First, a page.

If you use 5G at home to replace your cable, you’ll find that you can connect more of your devices to the internet at the same time without bandwidth issues. Some home internet connections are so slow that they simply don’t support all the new interconnected tech coming out these days.

5G at home lets you connect your smartphone, wireless thermostat, video game console, smart locks, virtual reality headset, wireless security cameras, tablet, and laptop all to the same router without worrying that they’ll stop working when they’re all on at the same time.

Where 4G fails at providing all the data needs to a growing number of mobile devices, 5G opens the airwaves for more internet-enabled tech like smart traffic lights, wireless sensors, mobile wearables, and car-to-car communication.

Vehicles that receive GPS data and other instructions that help them navigate the road, like software updates or traffic alerts and other real-time data, require fast internet to always be on top—it isn’t realistic to think that all of this could be supported by 4G networks.

Since 5G can carry data so much quicker than 4G networks, it isn’t out of the realm of possibility to expect to see more raw, uncompressed data transfers one day. This means even quicker access to information, since it doesn’t need to be uncompressed before being used.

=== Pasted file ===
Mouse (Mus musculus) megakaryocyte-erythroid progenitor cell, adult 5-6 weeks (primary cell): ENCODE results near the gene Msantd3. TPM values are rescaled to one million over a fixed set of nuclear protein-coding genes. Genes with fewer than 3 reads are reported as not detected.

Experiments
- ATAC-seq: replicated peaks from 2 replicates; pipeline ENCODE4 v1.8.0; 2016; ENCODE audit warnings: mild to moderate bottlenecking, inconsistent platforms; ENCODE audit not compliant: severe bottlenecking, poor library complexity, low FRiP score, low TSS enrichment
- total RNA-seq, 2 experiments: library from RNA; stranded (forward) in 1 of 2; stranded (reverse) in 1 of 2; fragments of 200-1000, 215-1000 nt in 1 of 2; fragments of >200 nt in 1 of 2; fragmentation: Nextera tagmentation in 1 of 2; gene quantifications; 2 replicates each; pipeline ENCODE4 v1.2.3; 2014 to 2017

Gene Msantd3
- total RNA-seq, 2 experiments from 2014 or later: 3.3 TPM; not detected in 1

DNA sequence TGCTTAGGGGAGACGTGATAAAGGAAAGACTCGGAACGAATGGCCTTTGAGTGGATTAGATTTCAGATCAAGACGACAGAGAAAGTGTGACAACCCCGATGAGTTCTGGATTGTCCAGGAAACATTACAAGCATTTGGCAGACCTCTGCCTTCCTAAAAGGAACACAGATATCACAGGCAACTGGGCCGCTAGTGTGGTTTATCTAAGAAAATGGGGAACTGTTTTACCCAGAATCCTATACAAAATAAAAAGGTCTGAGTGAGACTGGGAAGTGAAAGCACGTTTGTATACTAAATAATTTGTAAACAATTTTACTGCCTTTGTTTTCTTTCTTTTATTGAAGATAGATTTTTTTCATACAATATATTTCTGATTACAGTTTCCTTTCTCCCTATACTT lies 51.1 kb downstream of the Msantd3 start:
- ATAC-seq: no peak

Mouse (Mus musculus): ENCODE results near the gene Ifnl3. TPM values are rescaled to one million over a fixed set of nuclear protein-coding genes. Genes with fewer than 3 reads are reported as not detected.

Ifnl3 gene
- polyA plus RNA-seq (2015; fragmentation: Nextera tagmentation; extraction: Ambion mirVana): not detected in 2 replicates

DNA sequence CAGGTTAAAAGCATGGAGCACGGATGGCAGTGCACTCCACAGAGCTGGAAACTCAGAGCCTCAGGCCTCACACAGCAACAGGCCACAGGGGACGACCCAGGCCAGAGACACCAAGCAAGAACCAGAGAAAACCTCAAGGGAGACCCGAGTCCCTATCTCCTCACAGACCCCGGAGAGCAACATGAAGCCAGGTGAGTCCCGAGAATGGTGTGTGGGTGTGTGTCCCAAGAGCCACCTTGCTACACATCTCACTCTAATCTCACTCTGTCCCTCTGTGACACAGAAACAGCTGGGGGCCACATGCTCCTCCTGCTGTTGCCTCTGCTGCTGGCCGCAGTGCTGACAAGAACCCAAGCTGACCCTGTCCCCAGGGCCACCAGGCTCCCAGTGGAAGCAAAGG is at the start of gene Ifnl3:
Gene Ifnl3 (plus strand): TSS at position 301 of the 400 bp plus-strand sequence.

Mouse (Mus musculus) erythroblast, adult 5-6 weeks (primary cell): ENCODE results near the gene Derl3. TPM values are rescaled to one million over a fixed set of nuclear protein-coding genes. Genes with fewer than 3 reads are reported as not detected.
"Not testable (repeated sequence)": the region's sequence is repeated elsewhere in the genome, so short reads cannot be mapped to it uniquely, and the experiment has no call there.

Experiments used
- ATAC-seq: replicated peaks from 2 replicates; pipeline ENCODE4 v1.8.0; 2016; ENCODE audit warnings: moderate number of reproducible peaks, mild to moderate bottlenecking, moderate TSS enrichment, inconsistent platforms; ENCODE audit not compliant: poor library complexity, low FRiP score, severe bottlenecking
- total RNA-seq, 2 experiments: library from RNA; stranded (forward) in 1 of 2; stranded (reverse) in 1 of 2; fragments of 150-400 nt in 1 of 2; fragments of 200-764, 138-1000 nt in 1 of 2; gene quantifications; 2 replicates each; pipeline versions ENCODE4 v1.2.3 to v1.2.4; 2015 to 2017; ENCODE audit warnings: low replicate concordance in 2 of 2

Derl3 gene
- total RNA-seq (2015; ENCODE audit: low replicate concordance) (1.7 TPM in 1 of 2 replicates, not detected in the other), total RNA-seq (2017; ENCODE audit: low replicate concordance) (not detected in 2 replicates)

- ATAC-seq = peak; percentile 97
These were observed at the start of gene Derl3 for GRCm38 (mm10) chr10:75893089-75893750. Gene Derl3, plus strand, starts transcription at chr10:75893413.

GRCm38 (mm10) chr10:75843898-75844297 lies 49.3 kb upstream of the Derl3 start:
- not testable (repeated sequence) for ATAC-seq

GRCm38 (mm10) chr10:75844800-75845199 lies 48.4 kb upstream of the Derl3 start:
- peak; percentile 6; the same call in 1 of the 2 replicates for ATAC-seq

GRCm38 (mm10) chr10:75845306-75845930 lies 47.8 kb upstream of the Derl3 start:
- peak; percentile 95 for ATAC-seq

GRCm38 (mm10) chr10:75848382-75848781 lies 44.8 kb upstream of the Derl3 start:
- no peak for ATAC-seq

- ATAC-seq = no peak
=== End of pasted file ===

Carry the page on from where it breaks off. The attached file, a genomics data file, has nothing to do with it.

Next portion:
Where Is 5G Available?

You can’t yet use all types of 5G networks everywhere you go (like you probably can with 4G) because the rollout is an ongoing process. You can get connected to the faster type in most heavily populated areas, but only the slower kind (or none at all) in most parts of cities or rural communities. This means, even if you have a 5G phone, there are huge areas where you can’t get next-gen-level service.

The release date for 5G isn’t set in stone for every provider or country, but many have been providing it for a few years now and will continue to expand their networks into the future, even as newer technologies, like 6G, make their presence. Some companies are instead using private 5G networks in factories and other non-public areas.

Source: lifewire